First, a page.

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What Are the Goals of Myelofibrosis Treatment?

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Published on October 10, 2014

Myelofibrosis is a disorder of the bone marrow that disrupts normal production of blood cells causing excessive scarring of the bone marrow.  So is the goal of treatment to reduce scarring in the bone marrow?  Dr. Bart Scott from the Seattle Cancer Care Alliance shares his perspective on treatment for myelofibrosis and what he considers to be the objective of treatment.

This event was produced in association with City of Hope and sponsored by Patient Empowerment Network through educational grants from Incyte Corporation and Geron Corporation.

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Transcript | What Are the Goals of Myelofibrosis Treatment

Please remember the opinions expressed on Patient Power are not necessarily the views of our sponsors, contributors, partners or Patient Power. Our discussions are not a substitute for seeking medical advice or care from your own doctor. That's how you’ll get care that's most appropriate for you.

Please remember the opinions expressed on Patient Power are not necessarily the views of our sponsors, contributors, partners or Patient Power. Our discussions are not a substitute for seeking medical advice or care from your own doctor. That’s how you’ll get care that’s most appropriate for you. 

Andrew Schorr:

I have a question just related to that. So, those of us with myelofibrosis, and all of you understand now there’s scarring that’s happened in the bone marrow, is that the goal of treatment to reduce the scarring? Or is it reduce JAK/STAT or you know?

Dr. Scott:

The goal of treatment should be based on patient-oriented outcomes. So, you know, I think, it’s my opinion, that fibrosis is in essence a secondary end point or the poor surrogate marker. First of all, fibrosis is patchy. It’s not confluent throughout your body. So, you can have differences in the degree of fibrosis depending where you do the bone marrow biopsy.

So I think you have to take with some level of caution the studies that have said, okay, this drug decreases fibrosis. I always think in the back of my mind how many biopsies did they have to do before they found one with a lower degree of fibrosis, I jokingly say to myself, but it is patchy.

So I think it’s very difficult to design clinical trials with the primary endpoint of decreasing fibrosis. And, for me, I think it’s important to have clinically oriented end points like survival, like improvement in quality of life, like reduction in spleen size.

To me, these are more important end points than degree of fibrosis, one, because it’s hard to measure and, two, I’m not certain that there’s a direct correlation between patient outcome and degree of fibrosis anyway.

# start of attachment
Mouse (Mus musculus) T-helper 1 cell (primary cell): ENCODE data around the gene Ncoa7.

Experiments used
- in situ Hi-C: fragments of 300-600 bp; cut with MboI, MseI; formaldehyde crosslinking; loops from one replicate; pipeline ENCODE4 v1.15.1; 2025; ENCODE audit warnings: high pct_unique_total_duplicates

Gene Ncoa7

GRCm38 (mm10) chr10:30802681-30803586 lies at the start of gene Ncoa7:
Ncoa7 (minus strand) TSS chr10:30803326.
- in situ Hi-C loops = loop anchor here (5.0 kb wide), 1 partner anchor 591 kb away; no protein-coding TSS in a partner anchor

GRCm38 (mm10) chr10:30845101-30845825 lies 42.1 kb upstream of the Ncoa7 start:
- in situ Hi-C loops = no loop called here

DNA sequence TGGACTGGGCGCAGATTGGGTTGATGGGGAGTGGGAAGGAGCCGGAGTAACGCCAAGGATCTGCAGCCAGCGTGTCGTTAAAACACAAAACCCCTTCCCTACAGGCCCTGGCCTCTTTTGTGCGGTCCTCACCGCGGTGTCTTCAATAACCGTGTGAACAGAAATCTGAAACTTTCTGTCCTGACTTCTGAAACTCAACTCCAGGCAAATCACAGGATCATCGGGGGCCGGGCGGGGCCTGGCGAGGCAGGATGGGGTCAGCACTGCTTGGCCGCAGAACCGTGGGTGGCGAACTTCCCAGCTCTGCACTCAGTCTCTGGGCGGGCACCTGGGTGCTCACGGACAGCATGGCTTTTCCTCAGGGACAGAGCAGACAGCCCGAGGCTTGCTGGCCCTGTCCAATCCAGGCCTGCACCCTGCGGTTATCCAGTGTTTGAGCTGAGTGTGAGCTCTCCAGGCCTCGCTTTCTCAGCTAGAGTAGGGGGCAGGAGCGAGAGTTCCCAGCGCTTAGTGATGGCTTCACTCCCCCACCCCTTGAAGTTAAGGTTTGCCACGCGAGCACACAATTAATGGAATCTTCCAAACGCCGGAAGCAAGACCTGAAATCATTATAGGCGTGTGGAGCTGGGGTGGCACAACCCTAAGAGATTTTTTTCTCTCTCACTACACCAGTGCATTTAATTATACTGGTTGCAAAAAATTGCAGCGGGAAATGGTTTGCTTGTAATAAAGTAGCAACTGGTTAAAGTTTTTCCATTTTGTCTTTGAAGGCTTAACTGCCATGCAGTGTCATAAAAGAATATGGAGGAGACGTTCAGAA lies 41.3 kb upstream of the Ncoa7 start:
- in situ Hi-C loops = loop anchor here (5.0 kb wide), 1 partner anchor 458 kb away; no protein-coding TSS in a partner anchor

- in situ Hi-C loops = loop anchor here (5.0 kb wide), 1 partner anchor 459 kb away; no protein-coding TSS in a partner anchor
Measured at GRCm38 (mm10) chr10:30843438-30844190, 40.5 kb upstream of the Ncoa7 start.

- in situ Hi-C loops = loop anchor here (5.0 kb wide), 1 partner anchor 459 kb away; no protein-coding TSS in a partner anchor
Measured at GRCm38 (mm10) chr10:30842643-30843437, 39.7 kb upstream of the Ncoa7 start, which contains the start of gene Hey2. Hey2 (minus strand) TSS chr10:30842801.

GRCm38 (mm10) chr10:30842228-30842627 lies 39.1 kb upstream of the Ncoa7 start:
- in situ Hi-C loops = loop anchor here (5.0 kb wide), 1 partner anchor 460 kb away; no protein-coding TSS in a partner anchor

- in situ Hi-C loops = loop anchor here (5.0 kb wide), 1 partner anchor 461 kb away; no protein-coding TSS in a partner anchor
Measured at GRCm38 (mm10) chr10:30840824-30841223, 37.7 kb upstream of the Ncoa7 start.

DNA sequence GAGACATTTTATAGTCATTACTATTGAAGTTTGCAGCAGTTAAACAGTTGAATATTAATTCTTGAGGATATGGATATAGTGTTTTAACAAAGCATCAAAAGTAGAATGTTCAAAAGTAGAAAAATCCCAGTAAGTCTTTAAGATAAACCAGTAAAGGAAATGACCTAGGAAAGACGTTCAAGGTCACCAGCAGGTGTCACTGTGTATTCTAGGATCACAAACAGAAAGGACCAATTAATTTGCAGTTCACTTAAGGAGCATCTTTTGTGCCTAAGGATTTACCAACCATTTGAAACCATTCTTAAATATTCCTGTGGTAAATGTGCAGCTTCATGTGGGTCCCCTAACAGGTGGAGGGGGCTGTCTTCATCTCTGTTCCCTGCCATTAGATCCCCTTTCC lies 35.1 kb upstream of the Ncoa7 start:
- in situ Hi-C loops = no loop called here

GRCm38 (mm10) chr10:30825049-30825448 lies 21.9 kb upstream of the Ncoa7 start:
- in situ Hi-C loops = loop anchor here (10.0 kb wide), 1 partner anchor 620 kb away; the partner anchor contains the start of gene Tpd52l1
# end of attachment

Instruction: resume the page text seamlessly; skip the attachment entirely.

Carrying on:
If you look at all of our scoring systems, like the DIPSS scoring systems or the IPSS scoring system, none of those scoring systems that we use to measure survival is degree of fibrosis. And I think that has to do with the fact that it’s patchy, and it’s variable, and also between pathologists, there can be disagreement about degrees of fibrosis.

Andrew Schorr:

And correct me if I’m wrong, but at ASH, the American Society of Hematology meeting, in every December it’s like the World Series for these guys. And they all are players there. And that’s where all the big studies come out, early every December for our conditions, staked in what’s going on.

There was the COMFORT-II data that said that with ruxolitinib (Jakafi), I believe there was an indication of increased survival. Am I right?

Dr. Scott:

Yeah. So, with both COMFORT-I and COMFORT-II, which are the two major trials that have been done with ruxolitinib, there was a benefit in survival. That was not the primary end point for either one of those studies. It was a secondary endpoint for both of those studies. But, there was a survival benefit for both COMFORT-I and COMFORT-II.

You could mention a lot about this because it’s really complicated when you discuss it because both of these studies also allowed for crossover. And crossover basically means, okay, if you get randomized to the arm that didn’t have ruxolitinib, at some later point you can crossover to get the ruxolitinib.

So when you start getting further and further out from these studies, you’re essentially comparing early ruxolitinib to later ruxolitinib. And, so, what you would anticipate is that the survival curves would start to come together because essentially after crossover all patients are receiving the ruxolitinib.

Andrew Schorr:

Okay. It gets complicated which is why you need a specialist on your team. 

Please remember the opinions expressed on Patient Power are not necessarily the views of our sponsors, contributors, partners or Patient Power. Our discussions are not a substitute for seeking medical advice or care from your own doctor. That’s how you’ll get care that’s most appropriate for you.